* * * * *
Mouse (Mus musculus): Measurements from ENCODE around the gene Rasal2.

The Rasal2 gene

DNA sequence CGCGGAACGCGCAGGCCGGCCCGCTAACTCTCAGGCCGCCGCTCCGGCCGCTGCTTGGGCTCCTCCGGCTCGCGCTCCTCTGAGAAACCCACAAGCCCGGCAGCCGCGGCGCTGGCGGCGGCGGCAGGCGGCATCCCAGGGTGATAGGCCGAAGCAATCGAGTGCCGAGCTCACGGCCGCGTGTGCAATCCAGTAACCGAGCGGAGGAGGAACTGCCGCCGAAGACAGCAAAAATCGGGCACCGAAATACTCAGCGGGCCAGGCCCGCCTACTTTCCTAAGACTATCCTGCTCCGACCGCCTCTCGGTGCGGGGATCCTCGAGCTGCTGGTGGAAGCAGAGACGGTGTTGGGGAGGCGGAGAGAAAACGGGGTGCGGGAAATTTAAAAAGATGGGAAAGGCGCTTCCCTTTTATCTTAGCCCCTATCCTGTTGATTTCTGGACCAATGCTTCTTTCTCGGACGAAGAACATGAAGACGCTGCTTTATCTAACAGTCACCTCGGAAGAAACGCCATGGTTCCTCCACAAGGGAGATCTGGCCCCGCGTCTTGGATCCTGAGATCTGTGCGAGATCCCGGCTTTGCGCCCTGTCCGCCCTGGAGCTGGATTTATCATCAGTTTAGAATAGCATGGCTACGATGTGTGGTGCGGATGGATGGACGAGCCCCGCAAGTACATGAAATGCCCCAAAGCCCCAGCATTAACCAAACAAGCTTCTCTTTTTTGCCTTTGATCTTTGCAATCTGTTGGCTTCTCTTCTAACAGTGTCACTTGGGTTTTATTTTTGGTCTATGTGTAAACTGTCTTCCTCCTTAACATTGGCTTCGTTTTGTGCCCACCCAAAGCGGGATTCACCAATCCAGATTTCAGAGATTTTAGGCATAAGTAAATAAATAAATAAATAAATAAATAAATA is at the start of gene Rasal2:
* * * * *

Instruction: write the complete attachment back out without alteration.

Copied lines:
Mouse (Mus musculus): Measurements from ENCODE around the gene Rasal2.

The Rasal2 gene

DNA sequence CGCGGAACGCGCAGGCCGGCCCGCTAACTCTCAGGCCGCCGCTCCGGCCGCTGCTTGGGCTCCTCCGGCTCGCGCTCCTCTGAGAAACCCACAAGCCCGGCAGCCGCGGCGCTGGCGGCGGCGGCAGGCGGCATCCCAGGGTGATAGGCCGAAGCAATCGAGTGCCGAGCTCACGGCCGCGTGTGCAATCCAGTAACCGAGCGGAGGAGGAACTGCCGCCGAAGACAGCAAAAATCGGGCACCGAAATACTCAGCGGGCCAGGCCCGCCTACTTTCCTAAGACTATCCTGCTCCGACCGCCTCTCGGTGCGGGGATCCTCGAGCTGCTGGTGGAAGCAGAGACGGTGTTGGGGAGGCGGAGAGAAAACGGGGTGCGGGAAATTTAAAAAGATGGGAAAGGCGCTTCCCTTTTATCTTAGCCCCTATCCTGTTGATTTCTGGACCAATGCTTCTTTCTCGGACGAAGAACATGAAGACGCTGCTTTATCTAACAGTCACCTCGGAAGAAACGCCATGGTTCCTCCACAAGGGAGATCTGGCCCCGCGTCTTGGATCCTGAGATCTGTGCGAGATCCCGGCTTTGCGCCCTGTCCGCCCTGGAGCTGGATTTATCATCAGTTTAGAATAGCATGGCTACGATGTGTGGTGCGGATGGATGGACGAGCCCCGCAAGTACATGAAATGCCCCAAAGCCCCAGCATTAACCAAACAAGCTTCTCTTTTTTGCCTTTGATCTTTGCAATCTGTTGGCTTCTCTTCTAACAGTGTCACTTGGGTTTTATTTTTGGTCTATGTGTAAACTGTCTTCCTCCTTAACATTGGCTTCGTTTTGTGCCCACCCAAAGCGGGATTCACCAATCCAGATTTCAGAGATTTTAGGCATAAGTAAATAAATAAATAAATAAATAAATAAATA is at the start of gene Rasal2: